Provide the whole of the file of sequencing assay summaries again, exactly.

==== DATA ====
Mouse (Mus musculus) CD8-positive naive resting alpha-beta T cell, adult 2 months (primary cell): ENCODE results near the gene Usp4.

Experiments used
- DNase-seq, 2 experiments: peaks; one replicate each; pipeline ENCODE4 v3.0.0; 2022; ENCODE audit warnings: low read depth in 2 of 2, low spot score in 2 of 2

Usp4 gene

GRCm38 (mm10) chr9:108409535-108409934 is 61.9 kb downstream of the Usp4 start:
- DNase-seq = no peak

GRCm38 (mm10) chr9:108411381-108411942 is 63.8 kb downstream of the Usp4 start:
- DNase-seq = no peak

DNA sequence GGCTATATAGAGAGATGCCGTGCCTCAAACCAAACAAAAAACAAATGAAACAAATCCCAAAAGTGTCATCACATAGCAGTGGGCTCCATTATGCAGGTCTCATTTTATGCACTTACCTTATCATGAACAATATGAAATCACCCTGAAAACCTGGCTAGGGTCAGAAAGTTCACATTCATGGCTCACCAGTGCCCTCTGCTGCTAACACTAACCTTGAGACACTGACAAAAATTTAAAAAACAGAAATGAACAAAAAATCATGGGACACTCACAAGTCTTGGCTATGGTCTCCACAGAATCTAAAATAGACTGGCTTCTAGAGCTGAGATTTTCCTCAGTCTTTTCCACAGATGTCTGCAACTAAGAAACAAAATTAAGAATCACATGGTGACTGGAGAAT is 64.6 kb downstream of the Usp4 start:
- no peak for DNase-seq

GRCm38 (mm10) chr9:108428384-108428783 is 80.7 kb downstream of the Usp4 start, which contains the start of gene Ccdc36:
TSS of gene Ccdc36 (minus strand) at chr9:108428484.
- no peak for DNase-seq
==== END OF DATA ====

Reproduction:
Mouse (Mus musculus) CD8-positive naive resting alpha-beta T cell, adult 2 months (primary cell): ENCODE results near the gene Usp4.

Experiments used
- DNase-seq, 2 experiments: peaks; one replicate each; pipeline ENCODE4 v3.0.0; 2022; ENCODE audit warnings: low read depth in 2 of 2, low spot score in 2 of 2

Usp4 gene

GRCm38 (mm10) chr9:108409535-108409934 is 61.9 kb downstream of the Usp4 start:
- DNase-seq = no peak

GRCm38 (mm10) chr9:108411381-108411942 is 63.8 kb downstream of the Usp4 start:
- DNase-seq = no peak

DNA sequence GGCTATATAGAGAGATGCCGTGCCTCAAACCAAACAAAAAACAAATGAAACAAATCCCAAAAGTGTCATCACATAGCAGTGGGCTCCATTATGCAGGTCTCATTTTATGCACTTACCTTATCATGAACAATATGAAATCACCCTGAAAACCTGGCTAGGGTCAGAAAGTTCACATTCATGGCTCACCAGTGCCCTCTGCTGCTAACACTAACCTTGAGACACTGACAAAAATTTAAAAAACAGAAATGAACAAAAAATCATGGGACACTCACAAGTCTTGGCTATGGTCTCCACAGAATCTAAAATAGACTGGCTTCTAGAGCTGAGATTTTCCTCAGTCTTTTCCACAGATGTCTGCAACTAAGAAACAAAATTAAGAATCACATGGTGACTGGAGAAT is 64.6 kb downstream of the Usp4 start:
- no peak for DNase-seq

GRCm38 (mm10) chr9:108428384-108428783 is 80.7 kb downstream of the Usp4 start, which contains the start of gene Ccdc36:
TSS of gene Ccdc36 (minus strand) at chr9:108428484.
- no peak for DNase-seq